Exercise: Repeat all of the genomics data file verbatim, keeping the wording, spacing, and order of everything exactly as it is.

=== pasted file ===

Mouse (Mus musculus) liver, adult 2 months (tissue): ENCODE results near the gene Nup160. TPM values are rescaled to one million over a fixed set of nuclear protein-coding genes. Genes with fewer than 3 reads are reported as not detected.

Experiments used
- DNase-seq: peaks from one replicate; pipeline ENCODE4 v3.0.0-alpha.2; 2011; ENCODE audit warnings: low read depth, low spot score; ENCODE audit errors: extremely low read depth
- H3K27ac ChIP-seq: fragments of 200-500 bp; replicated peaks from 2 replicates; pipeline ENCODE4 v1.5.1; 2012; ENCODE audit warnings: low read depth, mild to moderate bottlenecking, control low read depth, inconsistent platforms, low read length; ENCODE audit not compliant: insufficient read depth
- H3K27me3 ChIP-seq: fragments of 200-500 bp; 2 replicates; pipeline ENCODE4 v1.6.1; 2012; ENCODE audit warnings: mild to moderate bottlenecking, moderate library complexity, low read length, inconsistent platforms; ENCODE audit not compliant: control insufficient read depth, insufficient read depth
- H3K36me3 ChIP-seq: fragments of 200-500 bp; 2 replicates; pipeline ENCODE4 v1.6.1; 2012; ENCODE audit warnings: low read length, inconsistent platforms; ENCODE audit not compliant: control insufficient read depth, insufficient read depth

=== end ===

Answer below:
Mouse (Mus musculus) liver, adult 2 months (tissue): ENCODE results near the gene Nup160. TPM values are rescaled to one million over a fixed set of nuclear protein-coding genes. Genes with fewer than 3 reads are reported as not detected.

Experiments used
- DNase-seq: peaks from one replicate; pipeline ENCODE4 v3.0.0-alpha.2; 2011; ENCODE audit warnings: low read depth, low spot score; ENCODE audit errors: extremely low read depth
- H3K27ac ChIP-seq: fragments of 200-500 bp; replicated peaks from 2 replicates; pipeline ENCODE4 v1.5.1; 2012; ENCODE audit warnings: low read depth, mild to moderate bottlenecking, control low read depth, inconsistent platforms, low read length; ENCODE audit not compliant: insufficient read depth
- H3K27me3 ChIP-seq: fragments of 200-500 bp; 2 replicates; pipeline ENCODE4 v1.6.1; 2012; ENCODE audit warnings: mild to moderate bottlenecking, moderate library complexity, low read length, inconsistent platforms; ENCODE audit not compliant: control insufficient read depth, insufficient read depth
- H3K36me3 ChIP-seq: fragments of 200-500 bp; 2 replicates; pipeline ENCODE4 v1.6.1; 2012; ENCODE audit warnings: low read length, inconsistent platforms; ENCODE audit not compliant: control insufficient read depth, insufficient read depth